Making your own gameboard remote controller tutorial

Here’s a little tutorial to make your own remote controller. It’s a cheap and easy tutorial, wich will improve a lot the gameplay of your miniature football gameboard.

Material needed :


  • a gameboard with integrated remote controller plug
  • an old big tube of aspirine
  • a ON/OFF switch (you can buy it in an electronic store or recycle one you’ll find on an old electrical device)
  • a 3.5″ jack male plug (or any type of plug compatible with your board remote controller plug).
  • a electric cable (not too short to lose the interest of a remote controler, not too long to put your feet in !)
  • a hot glue pistol
  • solding tools
  • a bit of plasticard
  • glue compatible with plastic (optionnal)

DISCLAIMER : That tutorial worked on MY board (low voltage, DC power). It’s reserved for dc powered boards, with integrated remote controller optional plug, with low voltage and low power ONLY.

If your board is AC power with high voltage and/or  high power (“high” means with possible danger), or even DC power with potential dangerous power, DO NOT TRY TO FOLLOW THAT TUTORIAL.

I do not guarantee it will work on other boards. WARNING with electricity and soldering. If you do’nt know how to do, don’t do it. If you don’t know electricity and your boards specifications, do not do it. If you decide to do it :  make it at your own risks. It’s a work reserved for adults only, on their own risk. We cannot be responsible for any problem.

First step :

First, remove the cap of the aspirin tube, and cut a piece of plasticard (you can use an old credit or parking card, for exemple, if you don’t have any modelling plasticard available) to make a new round cap.

Then, make an hole in it, matching your switch size. Now clip the switch on the plasticard card, and solder the wires on the switch, like on the picture.

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Step 2 :

Now, drill a hole in the aspirin tube. Pass the electric cable in it.

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Then, once it’s done, put a little spot of hot glue in the inner back of it, so the electric cable will not move when you’ll manipulate the remote controller :

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Step 3 :

Now it’s time to seal the remote controller. Since we secured the electric cable, and made a good soldering on the switch, we can definitly seal it…It will be easier.

So first glue the plastic cap with the switch on the aspirin tube with a small bit of glue compatible with plastic. You can also use some hot glue (it ‘s what I did), but when you’ll finally seal it, the big amount of hot glue you’ll put on risks to remove the first glueing. So if you choose that option, you’ll have to maintain the plastic cap in place during the next step.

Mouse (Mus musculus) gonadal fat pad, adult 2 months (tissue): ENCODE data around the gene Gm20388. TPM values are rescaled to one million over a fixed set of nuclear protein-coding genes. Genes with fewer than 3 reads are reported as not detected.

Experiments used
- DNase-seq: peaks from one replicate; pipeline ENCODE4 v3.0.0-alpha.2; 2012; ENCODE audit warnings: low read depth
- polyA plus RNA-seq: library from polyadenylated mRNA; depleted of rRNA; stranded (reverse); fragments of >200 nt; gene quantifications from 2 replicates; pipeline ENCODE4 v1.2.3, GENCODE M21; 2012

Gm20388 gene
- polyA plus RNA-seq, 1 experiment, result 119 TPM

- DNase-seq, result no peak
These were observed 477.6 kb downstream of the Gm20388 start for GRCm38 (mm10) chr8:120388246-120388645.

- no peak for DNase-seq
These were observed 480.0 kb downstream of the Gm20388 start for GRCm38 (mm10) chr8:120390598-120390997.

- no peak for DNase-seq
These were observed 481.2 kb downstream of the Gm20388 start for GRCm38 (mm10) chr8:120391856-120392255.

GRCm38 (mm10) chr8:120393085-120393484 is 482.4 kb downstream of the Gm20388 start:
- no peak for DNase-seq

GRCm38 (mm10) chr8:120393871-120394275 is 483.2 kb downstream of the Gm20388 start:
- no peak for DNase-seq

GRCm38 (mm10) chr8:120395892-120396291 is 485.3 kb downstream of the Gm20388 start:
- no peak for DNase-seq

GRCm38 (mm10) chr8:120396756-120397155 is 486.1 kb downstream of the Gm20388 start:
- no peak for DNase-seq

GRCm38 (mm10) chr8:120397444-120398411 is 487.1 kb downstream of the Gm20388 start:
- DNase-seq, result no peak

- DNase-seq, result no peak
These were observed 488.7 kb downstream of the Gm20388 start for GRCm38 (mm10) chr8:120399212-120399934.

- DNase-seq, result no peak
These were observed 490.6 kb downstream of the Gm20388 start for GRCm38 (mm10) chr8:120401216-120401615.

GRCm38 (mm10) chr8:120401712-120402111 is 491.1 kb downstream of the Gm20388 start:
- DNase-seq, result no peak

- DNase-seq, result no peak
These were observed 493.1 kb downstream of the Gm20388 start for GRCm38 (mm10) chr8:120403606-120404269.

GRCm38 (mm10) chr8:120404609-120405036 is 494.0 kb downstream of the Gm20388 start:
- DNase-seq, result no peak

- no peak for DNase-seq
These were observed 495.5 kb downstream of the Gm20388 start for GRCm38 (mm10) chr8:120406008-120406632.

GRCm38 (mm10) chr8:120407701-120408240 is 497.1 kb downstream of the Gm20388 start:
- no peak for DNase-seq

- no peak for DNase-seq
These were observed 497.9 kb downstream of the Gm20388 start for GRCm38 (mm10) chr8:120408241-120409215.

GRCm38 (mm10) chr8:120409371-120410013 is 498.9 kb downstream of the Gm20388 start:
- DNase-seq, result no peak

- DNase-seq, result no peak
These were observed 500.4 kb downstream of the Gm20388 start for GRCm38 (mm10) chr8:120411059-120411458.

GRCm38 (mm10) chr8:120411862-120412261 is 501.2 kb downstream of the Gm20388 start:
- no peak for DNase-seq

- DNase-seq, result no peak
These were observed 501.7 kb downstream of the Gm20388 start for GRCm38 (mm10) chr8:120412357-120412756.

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Once it’s really dry, with a hot glue pistol, just seal the whole cap with the tube, like on the picture. Work slowly, adding glue consistently, to make a clean work.

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Step 4 :

Now we’ll finish the electric wiring, soldering the jack plug. Remember to solder only 2 wires on it, and don’t forget to make the same matching soldering on the female plug on your board.

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Now simply screw the plug protection cap on it, it’s done !

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Step 5 :

The remote controller is almost finished.

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You just need to paint it. So first, with fine sandpaper, rub all the remote controller to remove that glossy finish on it. It will help the paint to stick.

Then, paint it in the color you want. I advise to make at least 2 coats. Once it ‘s dry, add a good coat of varnish. I used matte varnish, since the work is not perfect it will less reveal the defects than a glossy varnish, on these big surfaces.

It’s done, your remote controller is ready to use !

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DISCLAIMER : That tutorial worked on MY board (low voltage, DC power). It’s reserved for dc powered boards, with integrated remote controller optional plug, with low voltage and low power ONLY.

If your board is AC power with high voltage and/or high power  ( “high” means with possible danger), or even DC power with potential dangerous power, DO NOT TRY TO FOLLOW THAT TUTORIAL.

I do not guarantee it will work on other boards. WARNING with electricity and soldering. If you do’nt know how to do, don’t do it. If you don’t know electricity and your boards specifications, do not do it. If you decide to do it :  make it at your own risks. It’s a work reserved for adults only, on their own risk. We cannot be responsible for any problem.

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